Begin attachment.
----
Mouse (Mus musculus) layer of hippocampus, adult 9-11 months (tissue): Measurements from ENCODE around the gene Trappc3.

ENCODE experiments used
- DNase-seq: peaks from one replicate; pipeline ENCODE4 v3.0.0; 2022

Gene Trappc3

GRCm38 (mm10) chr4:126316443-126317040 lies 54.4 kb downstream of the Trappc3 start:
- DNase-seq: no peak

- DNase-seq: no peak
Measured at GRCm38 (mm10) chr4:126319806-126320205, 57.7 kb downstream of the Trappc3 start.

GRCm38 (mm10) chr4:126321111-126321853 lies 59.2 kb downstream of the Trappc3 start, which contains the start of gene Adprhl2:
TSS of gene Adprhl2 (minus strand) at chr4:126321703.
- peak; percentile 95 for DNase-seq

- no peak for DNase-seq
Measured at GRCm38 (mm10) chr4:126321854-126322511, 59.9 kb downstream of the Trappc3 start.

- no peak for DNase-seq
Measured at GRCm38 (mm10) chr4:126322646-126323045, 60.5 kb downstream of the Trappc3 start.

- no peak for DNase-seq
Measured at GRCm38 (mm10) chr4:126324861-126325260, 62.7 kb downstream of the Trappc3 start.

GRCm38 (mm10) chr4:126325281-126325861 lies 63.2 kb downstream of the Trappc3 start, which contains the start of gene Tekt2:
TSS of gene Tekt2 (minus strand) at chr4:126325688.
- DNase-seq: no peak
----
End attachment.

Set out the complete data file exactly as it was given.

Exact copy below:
Mouse (Mus musculus) layer of hippocampus, adult 9-11 months (tissue): Measurements from ENCODE around the gene Trappc3.

ENCODE experiments used
- DNase-seq: peaks from one replicate; pipeline ENCODE4 v3.0.0; 2022

Gene Trappc3

GRCm38 (mm10) chr4:126316443-126317040 lies 54.4 kb downstream of the Trappc3 start:
- DNase-seq: no peak

- DNase-seq: no peak
Measured at GRCm38 (mm10) chr4:126319806-126320205, 57.7 kb downstream of the Trappc3 start.

GRCm38 (mm10) chr4:126321111-126321853 lies 59.2 kb downstream of the Trappc3 start, which contains the start of gene Adprhl2:
TSS of gene Adprhl2 (minus strand) at chr4:126321703.
- peak; percentile 95 for DNase-seq

- no peak for DNase-seq
Measured at GRCm38 (mm10) chr4:126321854-126322511, 59.9 kb downstream of the Trappc3 start.

- no peak for DNase-seq
Measured at GRCm38 (mm10) chr4:126322646-126323045, 60.5 kb downstream of the Trappc3 start.

- no peak for DNase-seq
Measured at GRCm38 (mm10) chr4:126324861-126325260, 62.7 kb downstream of the Trappc3 start.

GRCm38 (mm10) chr4:126325281-126325861 lies 63.2 kb downstream of the Trappc3 start, which contains the start of gene Tekt2:
TSS of gene Tekt2 (minus strand) at chr4:126325688.
- DNase-seq: no peak